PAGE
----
A project of the Economic Opportunity Institute
Over the last two decades the type of retirement plan offered to workers has shifted from defined benefit pension, which ensured a worker’s retirement income, to defined contribution plans, such as 401(k)s, in which the worker bears the full risk of swings in the stock market and the economy. The effect has been an erosion of financial stability for many Americans. In 2009, the median accumulation in 401(k) accounts was only $17,794, while the average was $58,351.
That median accumulation rolled into an annuity with a guaranteed monthly payment for life would provide a woman with $114 per month in retirement income and a man (with a shorter expected life span) $124. The average accumulation would provide $374 a month for women and $405 for men.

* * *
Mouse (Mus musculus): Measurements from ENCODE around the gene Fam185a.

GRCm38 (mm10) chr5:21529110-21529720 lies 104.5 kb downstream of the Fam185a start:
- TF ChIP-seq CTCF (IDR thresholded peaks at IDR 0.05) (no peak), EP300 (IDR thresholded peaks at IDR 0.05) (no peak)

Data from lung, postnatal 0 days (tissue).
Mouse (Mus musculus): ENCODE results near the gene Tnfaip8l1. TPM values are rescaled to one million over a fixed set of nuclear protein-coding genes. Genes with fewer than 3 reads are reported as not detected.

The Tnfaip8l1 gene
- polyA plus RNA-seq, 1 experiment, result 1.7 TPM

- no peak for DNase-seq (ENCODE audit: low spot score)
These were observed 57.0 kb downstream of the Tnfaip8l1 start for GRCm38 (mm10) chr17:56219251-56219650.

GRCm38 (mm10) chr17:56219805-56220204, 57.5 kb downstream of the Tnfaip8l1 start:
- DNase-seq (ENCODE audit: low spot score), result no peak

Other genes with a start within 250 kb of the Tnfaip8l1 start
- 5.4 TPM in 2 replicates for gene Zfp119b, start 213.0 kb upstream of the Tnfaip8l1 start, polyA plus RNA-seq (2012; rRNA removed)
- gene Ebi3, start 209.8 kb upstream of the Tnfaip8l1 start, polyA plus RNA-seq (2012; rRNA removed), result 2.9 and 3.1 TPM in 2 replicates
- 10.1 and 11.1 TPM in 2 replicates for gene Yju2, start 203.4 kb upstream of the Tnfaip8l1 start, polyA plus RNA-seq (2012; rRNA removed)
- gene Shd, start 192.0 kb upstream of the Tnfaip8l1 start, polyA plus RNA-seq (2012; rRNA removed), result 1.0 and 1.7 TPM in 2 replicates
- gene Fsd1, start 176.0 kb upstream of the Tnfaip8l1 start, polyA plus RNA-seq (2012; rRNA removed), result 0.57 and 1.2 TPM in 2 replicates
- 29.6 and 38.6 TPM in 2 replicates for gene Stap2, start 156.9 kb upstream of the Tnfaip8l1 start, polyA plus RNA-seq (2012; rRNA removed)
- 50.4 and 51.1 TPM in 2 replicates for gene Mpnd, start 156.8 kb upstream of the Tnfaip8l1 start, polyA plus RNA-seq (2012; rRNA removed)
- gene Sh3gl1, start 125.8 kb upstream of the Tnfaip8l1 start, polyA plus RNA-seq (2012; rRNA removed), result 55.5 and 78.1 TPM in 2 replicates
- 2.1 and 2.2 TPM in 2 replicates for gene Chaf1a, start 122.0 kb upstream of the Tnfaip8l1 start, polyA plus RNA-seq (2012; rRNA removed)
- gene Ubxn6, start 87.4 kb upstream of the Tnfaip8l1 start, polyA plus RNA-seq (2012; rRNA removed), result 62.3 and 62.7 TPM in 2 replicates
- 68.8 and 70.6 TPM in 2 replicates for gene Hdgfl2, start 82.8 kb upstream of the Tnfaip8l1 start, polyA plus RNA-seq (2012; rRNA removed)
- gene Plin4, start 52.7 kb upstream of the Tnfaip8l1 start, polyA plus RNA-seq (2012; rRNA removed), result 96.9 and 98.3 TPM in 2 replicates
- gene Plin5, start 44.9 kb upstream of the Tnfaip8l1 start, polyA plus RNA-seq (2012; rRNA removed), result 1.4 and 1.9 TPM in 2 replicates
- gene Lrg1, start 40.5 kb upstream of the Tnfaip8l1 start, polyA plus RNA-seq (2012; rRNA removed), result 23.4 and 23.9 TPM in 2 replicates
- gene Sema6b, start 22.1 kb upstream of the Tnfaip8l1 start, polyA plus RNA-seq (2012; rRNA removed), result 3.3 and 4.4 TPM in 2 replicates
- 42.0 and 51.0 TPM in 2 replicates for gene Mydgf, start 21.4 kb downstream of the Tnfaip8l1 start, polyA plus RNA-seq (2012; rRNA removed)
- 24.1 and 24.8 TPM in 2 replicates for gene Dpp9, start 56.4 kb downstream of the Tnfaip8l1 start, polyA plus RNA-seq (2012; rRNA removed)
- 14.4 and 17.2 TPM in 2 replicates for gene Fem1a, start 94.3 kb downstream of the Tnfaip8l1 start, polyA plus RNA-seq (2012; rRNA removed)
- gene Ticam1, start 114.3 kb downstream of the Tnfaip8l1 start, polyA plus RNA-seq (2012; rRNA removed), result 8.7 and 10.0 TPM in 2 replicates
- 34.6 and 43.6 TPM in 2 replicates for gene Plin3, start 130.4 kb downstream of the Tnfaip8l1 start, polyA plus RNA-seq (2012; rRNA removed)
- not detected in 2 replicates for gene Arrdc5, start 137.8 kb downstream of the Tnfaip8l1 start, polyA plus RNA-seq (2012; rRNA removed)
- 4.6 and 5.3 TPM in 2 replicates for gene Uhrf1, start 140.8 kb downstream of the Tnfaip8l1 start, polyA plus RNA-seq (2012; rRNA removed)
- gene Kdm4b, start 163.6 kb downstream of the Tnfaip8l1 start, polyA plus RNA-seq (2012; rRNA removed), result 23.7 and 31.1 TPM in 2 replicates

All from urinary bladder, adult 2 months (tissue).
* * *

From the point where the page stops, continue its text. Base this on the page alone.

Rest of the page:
While the average percentage of Washington firms that offer retirement savings plans to full-time workers is 45%, that rate is higher for larger firms and much lower for smaller ones. More than 85% of firms with 500 employees or more offer retirement plans and other benefits. Only 30% of businesses with 2 to 9 employees do.
The result is that less than half of private sector workers in Washington have a workplace-based retirement plan.
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from the Economic Opportunity Institute. Liquid layout thanks to Matthew James Taylor.